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If you leave London without seeing at least one stage show, then you'll have missed one of this city's most glittering attractions. No city in the world has influenced Western culture more than London has. This is where Shakespeare defined great writing and Gilbert and Sullivan shaped modern musical theater. London's influence isn't just in antiquity; the great work continues to this day, and if you doubt it, look at the lists of Oscar, Emmy, and Tony winners from the past decade -- nearly every year includes at least a few London exports.

Here's how to get tickets. If you are desperate to see a specific show, book tickets before you leave home to ensure you won't be left out. Check with The Society of London Theatre (www.officiallondontheatre.co.uk), the trade association for theater owners and producers (established in 1908), for a rundown of what's playing, as well as for direct links for online purchase. Keep in mind that while most links will deliver you to ticket sellers such as Ticketmaster, where you will pay a premium of as much as 20% for your booking. Only use that method if you'd be heartbroken to miss a particular show. That website also offers show-specific promotions, such as discounted tickets for families or a coupon for a free program to the show; under "Buy Tickets," click "Special Deals."

Although there are ways to snag cheap unsold seats on the day of the performance (see below), to make sure you have tickets in hand before your trip, it would be wise to look for discounts in the months before you travel. Given a lead time of a few weeks, the established website lastminute.com (www.lastminute.com/site/entertainment/theatre/) sells many shows for half price, as does LOVEtheatre.com (www.lovetheatre.com). My favorite place to find nearly every publicly available discount is the marvelous website BroadwayBox (www.broadwaybox.com/london), which posts a helpful, exhaustive listing of all the known discount codes (often more than 100 at a time) for the West End shows.

Once you get to London, there's only one intelligent place to get tickets: TKTS (www.officiallondontheatre.co.uk/tkts; booth on south side of Leicester Square; Tube: Leicester Square; Mon-Sat 10am-7pm, Sun noon-3pm; MC, V or cash for tickets, no travelers checks, up to £2.50 per ticket service charge), operated by the Society of London Theatre. It sells same-day seats at mostly half-price for all the major houses. While the white-hot shows won't be represented here, about 80% of West End shows are. Each day, TKTS posts a list of its available shows on its website, which is handy for same-day planning as well as for getting an advance idea of the kind of stuff that may be on sale when you get there. When it comes time to make a purchase at the booth, there's a window for matinees and one for evening shows. Musicals range from half price (about £25) to full price (around £55); dance performances are around £18; and plays cost £18-£23, although the prices fluctuate per production. TKTS operates a second booth at a shopping mall in Hendon, a northwestern bedroom suburb that you, as a tourist, are highly unlikely to visit.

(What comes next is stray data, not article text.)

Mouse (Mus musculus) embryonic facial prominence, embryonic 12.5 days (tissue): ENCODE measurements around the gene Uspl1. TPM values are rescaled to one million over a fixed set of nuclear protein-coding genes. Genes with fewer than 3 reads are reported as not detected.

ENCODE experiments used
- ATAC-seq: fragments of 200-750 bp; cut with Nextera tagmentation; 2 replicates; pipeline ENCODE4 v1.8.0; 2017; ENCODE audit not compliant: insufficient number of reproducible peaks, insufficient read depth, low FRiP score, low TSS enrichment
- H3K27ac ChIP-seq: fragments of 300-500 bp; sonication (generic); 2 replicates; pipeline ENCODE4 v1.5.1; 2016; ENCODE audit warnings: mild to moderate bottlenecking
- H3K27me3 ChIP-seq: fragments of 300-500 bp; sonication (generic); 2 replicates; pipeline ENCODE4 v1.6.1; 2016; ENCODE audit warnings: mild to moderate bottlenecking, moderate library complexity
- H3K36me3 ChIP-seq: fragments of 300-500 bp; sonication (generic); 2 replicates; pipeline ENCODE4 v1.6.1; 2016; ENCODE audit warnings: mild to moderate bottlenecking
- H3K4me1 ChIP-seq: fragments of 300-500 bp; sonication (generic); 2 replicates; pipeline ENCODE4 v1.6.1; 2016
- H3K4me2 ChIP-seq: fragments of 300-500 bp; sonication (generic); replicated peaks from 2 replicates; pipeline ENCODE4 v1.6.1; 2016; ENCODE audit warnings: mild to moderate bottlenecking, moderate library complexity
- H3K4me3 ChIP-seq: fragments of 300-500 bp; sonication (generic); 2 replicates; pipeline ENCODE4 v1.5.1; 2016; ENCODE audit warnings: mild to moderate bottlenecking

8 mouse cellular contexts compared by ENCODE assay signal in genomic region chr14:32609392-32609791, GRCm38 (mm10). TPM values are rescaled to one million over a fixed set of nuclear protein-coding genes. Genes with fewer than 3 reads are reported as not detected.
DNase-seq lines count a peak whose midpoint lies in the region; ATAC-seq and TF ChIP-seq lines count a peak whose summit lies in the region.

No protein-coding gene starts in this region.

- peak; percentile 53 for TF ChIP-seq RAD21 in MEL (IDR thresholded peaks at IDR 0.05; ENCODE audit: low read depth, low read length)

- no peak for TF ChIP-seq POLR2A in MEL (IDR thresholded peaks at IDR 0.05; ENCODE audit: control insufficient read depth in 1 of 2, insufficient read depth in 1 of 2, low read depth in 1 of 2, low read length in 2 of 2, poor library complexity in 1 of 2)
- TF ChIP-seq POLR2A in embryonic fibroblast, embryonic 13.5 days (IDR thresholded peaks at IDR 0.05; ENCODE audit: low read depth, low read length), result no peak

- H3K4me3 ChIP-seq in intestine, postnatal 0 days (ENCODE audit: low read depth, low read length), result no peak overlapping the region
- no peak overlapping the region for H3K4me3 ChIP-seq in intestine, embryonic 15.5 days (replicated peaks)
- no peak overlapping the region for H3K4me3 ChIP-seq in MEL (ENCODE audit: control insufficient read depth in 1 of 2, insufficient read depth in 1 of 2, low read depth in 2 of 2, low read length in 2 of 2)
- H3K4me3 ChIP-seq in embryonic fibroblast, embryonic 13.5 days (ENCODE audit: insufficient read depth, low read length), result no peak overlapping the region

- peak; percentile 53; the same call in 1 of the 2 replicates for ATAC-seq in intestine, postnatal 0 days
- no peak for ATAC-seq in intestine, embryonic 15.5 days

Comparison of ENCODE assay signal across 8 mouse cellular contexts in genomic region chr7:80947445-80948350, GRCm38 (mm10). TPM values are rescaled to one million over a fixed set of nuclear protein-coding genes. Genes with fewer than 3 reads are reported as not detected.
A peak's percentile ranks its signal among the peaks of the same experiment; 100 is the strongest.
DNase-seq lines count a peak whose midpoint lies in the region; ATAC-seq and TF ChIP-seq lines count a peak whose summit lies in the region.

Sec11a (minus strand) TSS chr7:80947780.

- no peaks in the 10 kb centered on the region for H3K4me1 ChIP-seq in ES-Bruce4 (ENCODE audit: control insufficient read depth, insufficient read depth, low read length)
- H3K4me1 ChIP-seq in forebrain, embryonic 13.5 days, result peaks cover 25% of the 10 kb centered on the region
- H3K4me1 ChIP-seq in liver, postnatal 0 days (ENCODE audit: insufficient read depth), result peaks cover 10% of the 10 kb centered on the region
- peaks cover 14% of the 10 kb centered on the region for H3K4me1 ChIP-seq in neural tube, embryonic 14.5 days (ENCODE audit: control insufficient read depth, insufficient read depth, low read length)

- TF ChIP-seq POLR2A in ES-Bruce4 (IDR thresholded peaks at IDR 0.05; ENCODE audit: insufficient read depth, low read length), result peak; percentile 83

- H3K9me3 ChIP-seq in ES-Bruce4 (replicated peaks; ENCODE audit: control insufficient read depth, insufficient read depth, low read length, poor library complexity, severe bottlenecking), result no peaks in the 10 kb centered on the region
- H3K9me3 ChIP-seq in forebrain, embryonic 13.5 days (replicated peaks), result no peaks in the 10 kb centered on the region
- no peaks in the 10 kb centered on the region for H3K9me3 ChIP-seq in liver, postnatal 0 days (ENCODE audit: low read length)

Soho, Leicester Square, and Piccadilly Circus are dotted with closet-sized stalls hawking tickets to major shows and concerts. My advice is strong and simple: Don't deal with them. These places are mostly on the up-and-up, but they are really only for audiences who simply must get tickets to their chosen show regardless of cost. They tack on service fees as high as 25% of the ticket's face value. And I shouldn't have to warn you about scalpers, called touts here, because they often issue counterfeit tickets or abscond with your cash before forking over anything at all. Some sightseeing discount cards, like the London Pass, also brag about discounts, but their deals are mostly for the longest-running, touristy shows and they don't save you nearly as much as TKTS would -- only around £20 off the top price.

Some other ways to save:

  • Matinees are often cheaper than evening shows. (Unfortunately, they also cut into your available daylight touring time.)
  • Ask about standing room tickets. Not all theaters have them, but the Donmar, the National, and the Old Vic, to take three examples, do, and they sell for under a tenner (£10). These are only released once everything else has been sold, so you can't count on them.
  • Seats at the tippy top of the back of the theater can cost a quarter to a third of what the seats in the stalls do -- but bring opera glasses.
  • In one of the older theaters, you can often settle for a restricted-view seat. You may have to crane your neck at times to see around the edge of the balcony or a pillar, but you'll be in the room. They cost about a third what top-price seats do. The website Theatremonkey.com (www.theatremonkey.com) posts audience members' theatre-specific opinions about which seats are good and which are rip-offs.
  • If you're a student, some box offices (but not TKTS) may offer you discounts of 20% to 40%. Make sure you have a recognized I.D. card with you.

Talk with fellow Frommer's travelers in our Great Britain Forum today.

This article is an excerpt from Pauline Frommer's London, 2nd Edition, available in our online bookstore now.

Find out more about the Pauline Frommer Travel Guide series, read articles by Pauline, and listen to Podcasts at Pauline's page on Frommers.com.